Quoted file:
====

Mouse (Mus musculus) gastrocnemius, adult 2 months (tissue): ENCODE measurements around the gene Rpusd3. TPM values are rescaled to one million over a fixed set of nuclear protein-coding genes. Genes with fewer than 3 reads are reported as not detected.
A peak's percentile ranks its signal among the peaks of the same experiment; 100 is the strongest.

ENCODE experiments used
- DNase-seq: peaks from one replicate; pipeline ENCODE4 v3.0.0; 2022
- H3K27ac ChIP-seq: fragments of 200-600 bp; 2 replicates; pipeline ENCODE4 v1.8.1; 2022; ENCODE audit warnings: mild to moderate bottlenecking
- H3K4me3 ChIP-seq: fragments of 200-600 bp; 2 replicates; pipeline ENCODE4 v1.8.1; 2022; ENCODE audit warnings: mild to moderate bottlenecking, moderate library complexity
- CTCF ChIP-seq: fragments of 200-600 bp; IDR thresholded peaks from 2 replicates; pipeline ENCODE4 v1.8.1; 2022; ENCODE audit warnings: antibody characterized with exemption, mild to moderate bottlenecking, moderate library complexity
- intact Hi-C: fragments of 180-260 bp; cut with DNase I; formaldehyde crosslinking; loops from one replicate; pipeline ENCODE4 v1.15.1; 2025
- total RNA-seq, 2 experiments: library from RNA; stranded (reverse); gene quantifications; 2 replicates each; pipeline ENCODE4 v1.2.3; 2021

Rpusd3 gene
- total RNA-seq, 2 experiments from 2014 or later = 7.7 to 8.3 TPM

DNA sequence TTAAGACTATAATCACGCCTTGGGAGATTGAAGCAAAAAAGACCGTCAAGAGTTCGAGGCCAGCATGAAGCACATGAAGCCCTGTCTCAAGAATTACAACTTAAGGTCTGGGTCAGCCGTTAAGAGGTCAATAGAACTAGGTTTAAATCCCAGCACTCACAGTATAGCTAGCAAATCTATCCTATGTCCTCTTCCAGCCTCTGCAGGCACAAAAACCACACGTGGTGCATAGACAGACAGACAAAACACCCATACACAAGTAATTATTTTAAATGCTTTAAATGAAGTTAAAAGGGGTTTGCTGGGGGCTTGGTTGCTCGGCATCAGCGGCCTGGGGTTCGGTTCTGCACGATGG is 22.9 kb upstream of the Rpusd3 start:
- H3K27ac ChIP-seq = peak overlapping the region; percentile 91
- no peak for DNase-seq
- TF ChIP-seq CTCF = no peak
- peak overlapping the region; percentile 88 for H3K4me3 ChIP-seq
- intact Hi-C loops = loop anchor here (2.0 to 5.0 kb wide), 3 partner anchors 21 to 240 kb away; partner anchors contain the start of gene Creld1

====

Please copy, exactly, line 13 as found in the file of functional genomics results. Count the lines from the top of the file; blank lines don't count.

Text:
- H3K27ac ChIP-seq = peak overlapping the region; percentile 91